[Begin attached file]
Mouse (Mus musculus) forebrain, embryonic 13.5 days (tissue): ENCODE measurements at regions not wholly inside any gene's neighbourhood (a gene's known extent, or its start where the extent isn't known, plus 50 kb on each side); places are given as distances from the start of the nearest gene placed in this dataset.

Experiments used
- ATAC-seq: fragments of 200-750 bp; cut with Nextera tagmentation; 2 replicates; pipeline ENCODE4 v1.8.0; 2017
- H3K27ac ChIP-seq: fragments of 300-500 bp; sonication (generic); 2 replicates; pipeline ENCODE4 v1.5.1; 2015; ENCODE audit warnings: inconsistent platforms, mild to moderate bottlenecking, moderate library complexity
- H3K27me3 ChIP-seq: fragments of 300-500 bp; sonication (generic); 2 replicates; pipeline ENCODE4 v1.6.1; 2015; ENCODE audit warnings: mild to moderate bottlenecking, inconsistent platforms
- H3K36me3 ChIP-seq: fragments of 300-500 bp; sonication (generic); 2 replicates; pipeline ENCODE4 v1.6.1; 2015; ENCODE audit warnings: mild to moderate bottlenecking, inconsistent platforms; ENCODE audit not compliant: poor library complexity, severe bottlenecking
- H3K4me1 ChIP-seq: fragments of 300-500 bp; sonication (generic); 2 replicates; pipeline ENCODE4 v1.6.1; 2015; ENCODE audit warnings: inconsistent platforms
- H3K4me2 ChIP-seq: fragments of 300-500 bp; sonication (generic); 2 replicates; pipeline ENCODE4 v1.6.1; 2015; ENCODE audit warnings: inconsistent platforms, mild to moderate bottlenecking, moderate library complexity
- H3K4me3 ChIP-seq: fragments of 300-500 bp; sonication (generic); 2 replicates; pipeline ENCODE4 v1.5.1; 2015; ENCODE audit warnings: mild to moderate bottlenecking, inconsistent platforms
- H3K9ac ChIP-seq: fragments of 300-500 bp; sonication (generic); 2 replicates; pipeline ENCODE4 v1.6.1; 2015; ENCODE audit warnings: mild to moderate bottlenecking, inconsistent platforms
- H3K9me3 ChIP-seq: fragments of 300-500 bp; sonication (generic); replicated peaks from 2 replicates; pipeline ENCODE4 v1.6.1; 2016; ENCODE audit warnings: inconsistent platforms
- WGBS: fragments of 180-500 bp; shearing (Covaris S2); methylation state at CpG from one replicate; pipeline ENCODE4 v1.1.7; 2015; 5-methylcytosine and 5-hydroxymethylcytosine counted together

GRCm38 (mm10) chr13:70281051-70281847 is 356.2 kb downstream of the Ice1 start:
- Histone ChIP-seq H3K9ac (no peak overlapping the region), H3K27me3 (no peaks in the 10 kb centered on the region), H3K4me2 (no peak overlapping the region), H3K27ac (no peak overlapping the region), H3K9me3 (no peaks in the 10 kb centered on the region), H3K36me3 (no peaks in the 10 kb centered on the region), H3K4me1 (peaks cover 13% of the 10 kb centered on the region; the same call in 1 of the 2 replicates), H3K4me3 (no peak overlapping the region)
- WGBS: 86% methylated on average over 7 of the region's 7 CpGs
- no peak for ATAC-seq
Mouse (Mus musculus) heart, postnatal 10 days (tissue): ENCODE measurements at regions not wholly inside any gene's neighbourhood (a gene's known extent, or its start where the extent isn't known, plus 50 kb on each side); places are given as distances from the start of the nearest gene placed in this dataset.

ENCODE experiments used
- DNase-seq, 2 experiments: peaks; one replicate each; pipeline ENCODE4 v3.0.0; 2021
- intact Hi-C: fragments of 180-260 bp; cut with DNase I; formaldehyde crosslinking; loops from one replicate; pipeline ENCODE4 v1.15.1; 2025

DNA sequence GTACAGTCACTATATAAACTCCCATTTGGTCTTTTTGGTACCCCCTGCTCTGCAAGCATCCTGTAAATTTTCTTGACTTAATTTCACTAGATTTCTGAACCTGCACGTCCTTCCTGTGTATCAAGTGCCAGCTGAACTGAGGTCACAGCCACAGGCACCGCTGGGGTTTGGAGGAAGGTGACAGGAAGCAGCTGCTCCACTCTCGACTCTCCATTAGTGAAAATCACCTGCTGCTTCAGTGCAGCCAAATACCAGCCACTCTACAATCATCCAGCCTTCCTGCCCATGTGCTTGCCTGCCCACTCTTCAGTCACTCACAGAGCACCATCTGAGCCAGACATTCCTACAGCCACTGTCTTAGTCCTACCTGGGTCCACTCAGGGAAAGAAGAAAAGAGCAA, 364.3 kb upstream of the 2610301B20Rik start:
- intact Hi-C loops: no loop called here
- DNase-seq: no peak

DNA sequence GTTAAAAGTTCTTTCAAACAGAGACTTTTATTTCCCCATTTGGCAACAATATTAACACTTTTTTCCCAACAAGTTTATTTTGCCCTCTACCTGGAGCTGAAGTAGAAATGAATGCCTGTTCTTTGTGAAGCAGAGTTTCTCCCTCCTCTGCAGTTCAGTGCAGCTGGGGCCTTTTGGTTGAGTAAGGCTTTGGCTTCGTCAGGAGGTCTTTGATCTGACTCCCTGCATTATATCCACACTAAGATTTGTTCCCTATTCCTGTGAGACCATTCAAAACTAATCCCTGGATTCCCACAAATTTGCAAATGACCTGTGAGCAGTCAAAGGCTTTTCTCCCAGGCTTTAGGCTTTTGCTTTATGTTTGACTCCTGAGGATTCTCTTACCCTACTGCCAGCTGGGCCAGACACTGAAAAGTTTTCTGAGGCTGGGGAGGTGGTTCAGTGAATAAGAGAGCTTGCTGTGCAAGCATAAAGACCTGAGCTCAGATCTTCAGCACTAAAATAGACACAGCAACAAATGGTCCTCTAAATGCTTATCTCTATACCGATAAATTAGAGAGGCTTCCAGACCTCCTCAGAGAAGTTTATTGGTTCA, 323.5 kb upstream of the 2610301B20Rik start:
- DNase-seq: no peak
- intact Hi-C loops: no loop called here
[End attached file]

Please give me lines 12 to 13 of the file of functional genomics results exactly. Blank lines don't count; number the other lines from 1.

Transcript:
- WGBS: fragments of 180-500 bp; shearing (Covaris S2); methylation state at CpG from one replicate; pipeline ENCODE4 v1.1.7; 2015; 5-methylcytosine and 5-hydroxymethylcytosine counted together

GRCm38 (mm10) chr13:70281051-70281847 is 356.2 kb downstream of the Ice1 start: